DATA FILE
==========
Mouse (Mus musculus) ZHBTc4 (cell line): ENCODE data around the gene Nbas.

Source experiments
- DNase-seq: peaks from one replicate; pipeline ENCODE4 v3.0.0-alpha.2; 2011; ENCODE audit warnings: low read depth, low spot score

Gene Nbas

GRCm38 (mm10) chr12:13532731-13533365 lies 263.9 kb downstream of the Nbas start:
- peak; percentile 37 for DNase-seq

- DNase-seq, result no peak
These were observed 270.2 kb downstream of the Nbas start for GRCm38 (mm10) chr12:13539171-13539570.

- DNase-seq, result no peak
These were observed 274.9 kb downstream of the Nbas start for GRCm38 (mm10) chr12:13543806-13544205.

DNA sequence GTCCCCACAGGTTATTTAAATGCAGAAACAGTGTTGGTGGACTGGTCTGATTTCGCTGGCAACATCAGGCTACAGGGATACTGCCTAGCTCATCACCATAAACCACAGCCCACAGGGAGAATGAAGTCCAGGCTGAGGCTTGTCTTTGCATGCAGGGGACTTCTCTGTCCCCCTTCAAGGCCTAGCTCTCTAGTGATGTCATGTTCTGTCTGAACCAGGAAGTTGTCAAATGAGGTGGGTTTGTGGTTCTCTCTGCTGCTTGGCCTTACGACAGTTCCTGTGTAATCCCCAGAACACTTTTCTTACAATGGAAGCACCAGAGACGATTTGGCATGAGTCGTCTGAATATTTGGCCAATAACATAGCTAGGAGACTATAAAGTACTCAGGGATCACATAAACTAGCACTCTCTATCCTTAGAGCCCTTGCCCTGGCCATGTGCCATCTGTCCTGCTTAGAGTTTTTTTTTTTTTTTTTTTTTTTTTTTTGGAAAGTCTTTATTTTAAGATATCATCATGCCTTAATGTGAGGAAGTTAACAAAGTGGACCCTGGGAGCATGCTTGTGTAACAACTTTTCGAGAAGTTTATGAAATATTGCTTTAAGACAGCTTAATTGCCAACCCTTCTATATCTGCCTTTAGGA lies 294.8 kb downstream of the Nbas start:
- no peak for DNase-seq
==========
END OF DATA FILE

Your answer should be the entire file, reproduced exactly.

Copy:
Mouse (Mus musculus) ZHBTc4 (cell line): ENCODE data around the gene Nbas.

Source experiments
- DNase-seq: peaks from one replicate; pipeline ENCODE4 v3.0.0-alpha.2; 2011; ENCODE audit warnings: low read depth, low spot score

Gene Nbas

GRCm38 (mm10) chr12:13532731-13533365 lies 263.9 kb downstream of the Nbas start:
- peak; percentile 37 for DNase-seq

- DNase-seq, result no peak
These were observed 270.2 kb downstream of the Nbas start for GRCm38 (mm10) chr12:13539171-13539570.

- DNase-seq, result no peak
These were observed 274.9 kb downstream of the Nbas start for GRCm38 (mm10) chr12:13543806-13544205.

DNA sequence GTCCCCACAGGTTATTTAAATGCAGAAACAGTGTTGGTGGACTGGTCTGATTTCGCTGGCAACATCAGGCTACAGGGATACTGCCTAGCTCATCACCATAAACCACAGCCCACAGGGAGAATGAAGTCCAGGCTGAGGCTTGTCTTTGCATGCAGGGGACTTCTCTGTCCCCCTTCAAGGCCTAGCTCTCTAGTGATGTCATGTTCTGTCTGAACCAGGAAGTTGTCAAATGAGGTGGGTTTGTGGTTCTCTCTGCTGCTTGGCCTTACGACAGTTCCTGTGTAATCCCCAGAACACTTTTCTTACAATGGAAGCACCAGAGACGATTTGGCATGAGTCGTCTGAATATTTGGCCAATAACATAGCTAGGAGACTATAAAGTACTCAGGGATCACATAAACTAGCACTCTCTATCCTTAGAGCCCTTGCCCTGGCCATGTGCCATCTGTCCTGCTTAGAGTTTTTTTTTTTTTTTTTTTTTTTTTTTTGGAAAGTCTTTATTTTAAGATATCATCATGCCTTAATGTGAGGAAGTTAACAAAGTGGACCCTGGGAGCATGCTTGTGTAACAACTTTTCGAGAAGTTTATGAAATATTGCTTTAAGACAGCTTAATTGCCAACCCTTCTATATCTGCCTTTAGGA lies 294.8 kb downstream of the Nbas start:
- no peak for DNase-seq